I think my heart broke just a little bit at that moment. I was set to be ascending to 5416 meters. My triumphant climb – not to mention two days of a steady uphill slope had taken me just 10% of the way to my final altitude

It was that moment that I realized what I’d gotten myself into. The Himalaya jumped into their proper perspective: a half hour run, but vertically toward the sky instead of along the ground; 10 CN Towers stacked on top of each other; the summit of the highest mountain in the Rockies plus an extra vertical kilometer; just a bit more of an ascent than from Everest’s base camp to its summit – and that was just as high as I was climbing, that height came no where close to the height of most of the mountains in the area.

Nothing to do but put your head down and keep walking.

Friday, March 20, 2009

CC: A Farewell to India

I’m going to miss India. But that’s not to say that I’m not glad to leave (or even that I could have dealt with another week right now). It seems to be the case that most people either love or hate traveling in India. Not being one to take sides, I’ve taken it upon myself to both love and hate if at the same time. There are few places where I’ve felt so happy and at peace, though nowhere that’s been able to frustrate or upset me to this extent.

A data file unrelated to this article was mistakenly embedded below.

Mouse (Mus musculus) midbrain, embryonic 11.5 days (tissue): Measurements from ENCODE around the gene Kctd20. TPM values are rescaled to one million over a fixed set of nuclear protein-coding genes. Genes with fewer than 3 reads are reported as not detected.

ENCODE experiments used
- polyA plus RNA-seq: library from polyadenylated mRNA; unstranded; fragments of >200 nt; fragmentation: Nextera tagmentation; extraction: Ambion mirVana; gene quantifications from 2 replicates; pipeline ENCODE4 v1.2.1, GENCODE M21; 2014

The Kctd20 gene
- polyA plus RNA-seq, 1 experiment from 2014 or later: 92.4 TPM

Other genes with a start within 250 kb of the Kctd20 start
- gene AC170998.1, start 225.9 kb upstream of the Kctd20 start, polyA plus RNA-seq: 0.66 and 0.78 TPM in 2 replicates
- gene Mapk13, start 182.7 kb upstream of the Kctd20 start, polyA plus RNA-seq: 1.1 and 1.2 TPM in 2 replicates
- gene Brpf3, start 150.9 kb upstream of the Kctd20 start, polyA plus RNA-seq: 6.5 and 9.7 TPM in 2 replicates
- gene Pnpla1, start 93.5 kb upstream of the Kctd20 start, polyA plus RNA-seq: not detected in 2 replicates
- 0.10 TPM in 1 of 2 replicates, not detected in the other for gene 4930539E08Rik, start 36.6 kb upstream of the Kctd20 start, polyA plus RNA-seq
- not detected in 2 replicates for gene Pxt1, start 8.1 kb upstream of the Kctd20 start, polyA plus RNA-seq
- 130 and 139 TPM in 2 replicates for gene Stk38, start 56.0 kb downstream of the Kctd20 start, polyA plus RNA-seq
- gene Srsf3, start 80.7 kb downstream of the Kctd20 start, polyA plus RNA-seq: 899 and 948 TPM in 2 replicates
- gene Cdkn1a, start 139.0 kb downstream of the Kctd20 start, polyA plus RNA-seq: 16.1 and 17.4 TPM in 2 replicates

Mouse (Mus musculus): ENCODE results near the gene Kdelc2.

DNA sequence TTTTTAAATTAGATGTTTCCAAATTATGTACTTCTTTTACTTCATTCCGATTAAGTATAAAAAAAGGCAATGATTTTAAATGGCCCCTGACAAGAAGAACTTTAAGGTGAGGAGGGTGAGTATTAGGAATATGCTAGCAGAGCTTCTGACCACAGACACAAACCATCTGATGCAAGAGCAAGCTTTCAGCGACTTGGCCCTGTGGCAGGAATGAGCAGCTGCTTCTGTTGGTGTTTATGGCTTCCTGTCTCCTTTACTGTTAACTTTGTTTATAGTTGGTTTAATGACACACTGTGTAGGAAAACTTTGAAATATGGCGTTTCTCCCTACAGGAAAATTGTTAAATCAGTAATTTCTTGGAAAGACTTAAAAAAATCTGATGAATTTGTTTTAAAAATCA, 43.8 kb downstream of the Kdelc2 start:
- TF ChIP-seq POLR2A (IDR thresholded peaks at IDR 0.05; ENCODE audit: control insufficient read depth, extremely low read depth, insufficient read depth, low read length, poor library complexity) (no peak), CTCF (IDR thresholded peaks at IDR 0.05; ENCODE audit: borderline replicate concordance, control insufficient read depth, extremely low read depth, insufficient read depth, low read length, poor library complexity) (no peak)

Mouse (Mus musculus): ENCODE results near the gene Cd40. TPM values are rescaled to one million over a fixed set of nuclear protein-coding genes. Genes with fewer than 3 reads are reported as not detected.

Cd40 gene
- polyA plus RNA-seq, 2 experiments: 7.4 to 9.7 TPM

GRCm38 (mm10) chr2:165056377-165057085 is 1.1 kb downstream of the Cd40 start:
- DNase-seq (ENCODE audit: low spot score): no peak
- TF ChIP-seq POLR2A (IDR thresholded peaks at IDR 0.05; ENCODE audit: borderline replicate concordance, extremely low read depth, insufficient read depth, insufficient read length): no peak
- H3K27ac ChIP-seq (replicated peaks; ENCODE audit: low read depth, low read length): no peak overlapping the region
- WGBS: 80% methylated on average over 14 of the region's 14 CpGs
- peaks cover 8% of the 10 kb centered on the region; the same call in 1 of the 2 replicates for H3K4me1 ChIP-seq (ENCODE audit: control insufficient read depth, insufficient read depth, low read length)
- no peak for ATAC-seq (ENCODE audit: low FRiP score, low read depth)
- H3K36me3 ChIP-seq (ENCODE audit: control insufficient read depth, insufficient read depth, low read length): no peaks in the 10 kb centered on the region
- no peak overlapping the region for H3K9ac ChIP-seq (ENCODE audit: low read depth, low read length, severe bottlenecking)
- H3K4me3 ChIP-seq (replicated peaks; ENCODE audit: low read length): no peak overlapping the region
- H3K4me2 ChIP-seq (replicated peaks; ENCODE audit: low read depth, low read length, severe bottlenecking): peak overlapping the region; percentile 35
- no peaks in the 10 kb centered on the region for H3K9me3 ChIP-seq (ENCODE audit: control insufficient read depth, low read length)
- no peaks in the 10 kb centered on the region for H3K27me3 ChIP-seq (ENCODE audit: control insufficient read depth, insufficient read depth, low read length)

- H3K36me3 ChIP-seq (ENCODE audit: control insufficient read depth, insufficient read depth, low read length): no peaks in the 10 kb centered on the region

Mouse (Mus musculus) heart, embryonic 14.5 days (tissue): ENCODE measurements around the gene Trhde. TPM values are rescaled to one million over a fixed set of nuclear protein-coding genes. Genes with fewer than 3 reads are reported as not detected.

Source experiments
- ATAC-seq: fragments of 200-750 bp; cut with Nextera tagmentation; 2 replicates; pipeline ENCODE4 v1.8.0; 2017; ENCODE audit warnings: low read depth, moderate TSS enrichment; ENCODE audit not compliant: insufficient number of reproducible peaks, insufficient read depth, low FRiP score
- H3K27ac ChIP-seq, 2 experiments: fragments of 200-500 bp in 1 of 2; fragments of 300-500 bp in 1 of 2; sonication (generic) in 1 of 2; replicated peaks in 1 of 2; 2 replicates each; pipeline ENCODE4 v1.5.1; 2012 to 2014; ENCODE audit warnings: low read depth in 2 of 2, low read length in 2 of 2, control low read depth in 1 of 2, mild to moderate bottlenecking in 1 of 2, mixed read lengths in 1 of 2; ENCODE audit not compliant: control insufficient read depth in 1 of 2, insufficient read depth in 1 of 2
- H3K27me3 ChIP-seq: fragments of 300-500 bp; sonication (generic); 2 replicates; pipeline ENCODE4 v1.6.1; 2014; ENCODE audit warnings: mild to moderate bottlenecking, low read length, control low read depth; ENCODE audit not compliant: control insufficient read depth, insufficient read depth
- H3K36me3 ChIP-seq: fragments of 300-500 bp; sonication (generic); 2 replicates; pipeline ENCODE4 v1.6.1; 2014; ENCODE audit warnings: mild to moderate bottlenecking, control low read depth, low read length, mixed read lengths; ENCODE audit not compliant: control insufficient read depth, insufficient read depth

To some people you’re a walking ATM from which the object is to extract as much money as possible, to others you’re some sort of freak to be stared at (and you have not been stared at until you’ve been stared at by an Indian for an entire bus trip), and to others you’re someone to be treated as a dear friend. For every fifty people who won’t accept your refusal to get in their autorichshaw, give them money, buy their drugs, or take them as a guide; there’s always at least one person with so much love and concern for you and everyone they meet that it almost makes up for everyone else. Some people won’t lift a finger without the promise of an unreasonable number of rupees, but some will take an hour out of their own time to make your day as pleasant as possible and refuse any sort of payment for the service.

It’s really just a massive paradox; one that any Indian will admit that they don’t understand themselves. Sometimes the religion seems like a commercial, meaningless, theme park like activity – while sometimes it hits on something so beautiful and profound that you can’t help but feel it.